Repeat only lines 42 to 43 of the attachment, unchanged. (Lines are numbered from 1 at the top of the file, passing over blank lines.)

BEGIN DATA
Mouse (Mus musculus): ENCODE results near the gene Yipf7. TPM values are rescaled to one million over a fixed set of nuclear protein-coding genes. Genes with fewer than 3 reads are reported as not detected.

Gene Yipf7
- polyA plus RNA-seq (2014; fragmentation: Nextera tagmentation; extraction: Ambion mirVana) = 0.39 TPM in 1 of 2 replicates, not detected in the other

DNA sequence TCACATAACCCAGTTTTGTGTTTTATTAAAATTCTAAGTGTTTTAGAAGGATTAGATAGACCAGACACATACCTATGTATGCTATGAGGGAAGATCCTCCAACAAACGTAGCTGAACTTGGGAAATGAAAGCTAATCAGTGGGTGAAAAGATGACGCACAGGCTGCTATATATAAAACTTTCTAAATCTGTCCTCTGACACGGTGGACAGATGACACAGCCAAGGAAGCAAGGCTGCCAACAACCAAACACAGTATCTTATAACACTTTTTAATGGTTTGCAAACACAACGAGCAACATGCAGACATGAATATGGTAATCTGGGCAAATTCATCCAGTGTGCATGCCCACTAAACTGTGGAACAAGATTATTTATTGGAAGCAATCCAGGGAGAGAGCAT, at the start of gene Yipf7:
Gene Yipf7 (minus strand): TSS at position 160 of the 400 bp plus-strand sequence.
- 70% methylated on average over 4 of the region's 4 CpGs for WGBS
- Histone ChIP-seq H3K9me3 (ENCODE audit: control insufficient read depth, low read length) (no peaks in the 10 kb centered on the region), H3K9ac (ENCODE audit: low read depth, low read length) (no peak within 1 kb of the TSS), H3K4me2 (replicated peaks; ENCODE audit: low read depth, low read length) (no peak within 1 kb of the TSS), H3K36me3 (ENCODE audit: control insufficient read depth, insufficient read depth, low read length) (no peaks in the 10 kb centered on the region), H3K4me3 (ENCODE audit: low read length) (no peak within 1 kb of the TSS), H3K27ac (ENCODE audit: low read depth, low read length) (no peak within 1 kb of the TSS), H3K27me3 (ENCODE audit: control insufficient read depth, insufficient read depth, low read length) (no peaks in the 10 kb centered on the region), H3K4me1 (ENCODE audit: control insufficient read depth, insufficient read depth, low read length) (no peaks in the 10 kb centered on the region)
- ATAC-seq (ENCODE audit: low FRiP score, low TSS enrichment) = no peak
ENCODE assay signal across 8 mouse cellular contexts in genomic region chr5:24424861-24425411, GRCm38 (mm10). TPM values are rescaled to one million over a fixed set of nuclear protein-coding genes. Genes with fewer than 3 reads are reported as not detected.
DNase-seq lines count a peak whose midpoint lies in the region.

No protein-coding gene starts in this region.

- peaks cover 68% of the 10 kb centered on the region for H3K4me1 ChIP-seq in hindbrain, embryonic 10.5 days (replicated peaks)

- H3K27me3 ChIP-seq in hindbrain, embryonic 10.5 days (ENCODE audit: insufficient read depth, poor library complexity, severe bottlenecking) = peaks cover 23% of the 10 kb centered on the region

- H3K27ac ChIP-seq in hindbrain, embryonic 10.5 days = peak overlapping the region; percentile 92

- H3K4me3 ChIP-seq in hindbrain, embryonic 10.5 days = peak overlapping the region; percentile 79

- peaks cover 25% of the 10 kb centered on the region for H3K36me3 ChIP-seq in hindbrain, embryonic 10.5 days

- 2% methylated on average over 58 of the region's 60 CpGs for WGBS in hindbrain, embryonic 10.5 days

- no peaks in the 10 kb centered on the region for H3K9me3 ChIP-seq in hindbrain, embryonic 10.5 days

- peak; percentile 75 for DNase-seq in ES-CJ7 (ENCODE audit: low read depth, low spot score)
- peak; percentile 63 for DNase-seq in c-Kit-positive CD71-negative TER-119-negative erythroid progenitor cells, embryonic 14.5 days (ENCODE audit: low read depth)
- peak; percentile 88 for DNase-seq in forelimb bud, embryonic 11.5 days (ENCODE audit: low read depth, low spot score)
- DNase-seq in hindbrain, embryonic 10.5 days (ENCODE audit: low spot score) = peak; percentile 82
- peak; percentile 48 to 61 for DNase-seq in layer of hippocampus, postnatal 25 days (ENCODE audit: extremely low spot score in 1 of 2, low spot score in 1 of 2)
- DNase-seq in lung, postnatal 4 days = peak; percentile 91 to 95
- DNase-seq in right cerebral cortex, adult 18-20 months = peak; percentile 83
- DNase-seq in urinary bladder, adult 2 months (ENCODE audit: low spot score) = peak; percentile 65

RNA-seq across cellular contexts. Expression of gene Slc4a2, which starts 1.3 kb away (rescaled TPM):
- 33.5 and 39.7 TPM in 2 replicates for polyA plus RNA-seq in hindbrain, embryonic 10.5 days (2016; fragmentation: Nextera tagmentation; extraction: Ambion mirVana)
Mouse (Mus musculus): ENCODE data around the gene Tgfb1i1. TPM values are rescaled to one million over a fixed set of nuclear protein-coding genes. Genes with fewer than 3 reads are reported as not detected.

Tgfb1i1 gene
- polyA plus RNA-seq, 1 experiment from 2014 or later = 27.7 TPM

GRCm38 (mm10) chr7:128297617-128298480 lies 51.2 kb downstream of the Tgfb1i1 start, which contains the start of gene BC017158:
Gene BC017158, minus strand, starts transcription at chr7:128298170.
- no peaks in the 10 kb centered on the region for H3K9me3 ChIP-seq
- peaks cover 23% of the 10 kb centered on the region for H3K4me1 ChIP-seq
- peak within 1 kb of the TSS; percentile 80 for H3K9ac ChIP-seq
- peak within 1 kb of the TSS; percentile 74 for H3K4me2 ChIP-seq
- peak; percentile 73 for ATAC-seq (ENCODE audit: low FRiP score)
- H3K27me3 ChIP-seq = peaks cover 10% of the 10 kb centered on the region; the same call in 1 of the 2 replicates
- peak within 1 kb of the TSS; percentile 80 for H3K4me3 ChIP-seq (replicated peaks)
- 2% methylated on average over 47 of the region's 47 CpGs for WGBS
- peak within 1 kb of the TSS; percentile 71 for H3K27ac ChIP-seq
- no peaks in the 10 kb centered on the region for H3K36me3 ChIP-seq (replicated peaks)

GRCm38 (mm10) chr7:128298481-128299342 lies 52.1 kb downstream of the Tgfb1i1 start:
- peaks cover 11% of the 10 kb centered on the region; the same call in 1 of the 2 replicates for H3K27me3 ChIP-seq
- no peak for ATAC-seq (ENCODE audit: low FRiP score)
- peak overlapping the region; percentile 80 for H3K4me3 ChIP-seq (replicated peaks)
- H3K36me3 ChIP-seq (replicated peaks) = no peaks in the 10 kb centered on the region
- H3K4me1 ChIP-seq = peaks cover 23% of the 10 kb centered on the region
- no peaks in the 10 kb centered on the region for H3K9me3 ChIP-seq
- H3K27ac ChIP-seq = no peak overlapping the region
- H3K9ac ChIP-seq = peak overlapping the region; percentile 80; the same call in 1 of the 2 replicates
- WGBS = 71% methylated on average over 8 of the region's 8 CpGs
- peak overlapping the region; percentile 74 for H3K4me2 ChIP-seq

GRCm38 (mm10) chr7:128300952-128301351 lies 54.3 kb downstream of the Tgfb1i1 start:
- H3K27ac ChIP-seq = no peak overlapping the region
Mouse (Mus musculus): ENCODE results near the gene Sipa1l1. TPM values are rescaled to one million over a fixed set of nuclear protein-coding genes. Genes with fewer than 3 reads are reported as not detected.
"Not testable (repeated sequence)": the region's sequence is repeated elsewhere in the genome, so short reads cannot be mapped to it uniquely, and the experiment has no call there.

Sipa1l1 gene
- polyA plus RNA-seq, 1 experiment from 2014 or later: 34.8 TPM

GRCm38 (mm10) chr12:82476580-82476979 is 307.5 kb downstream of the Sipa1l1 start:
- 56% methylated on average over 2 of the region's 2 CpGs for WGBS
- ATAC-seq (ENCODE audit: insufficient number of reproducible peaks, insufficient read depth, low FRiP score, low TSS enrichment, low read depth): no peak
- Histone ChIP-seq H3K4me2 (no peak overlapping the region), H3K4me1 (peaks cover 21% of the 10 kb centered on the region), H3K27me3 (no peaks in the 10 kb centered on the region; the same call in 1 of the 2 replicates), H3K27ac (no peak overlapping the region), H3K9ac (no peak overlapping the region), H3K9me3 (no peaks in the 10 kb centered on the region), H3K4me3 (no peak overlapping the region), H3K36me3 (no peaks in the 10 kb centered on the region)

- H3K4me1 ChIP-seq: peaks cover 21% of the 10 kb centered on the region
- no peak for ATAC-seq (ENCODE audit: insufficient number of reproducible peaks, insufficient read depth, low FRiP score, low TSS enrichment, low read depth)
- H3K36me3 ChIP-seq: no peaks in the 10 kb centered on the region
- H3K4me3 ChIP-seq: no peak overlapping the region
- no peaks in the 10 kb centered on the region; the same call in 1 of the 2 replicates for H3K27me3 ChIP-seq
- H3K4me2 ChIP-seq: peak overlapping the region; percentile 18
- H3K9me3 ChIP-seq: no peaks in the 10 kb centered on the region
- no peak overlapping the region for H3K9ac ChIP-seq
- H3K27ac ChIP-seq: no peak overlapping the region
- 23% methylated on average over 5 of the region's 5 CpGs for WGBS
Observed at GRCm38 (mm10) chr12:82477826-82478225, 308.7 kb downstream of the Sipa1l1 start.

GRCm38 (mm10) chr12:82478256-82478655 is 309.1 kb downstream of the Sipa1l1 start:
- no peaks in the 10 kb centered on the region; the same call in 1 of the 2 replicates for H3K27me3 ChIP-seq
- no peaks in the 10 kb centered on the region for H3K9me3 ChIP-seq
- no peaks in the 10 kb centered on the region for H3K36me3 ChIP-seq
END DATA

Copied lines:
- peak within 1 kb of the TSS; percentile 71 for H3K27ac ChIP-seq
- no peaks in the 10 kb centered on the region for H3K36me3 ChIP-seq (replicated peaks)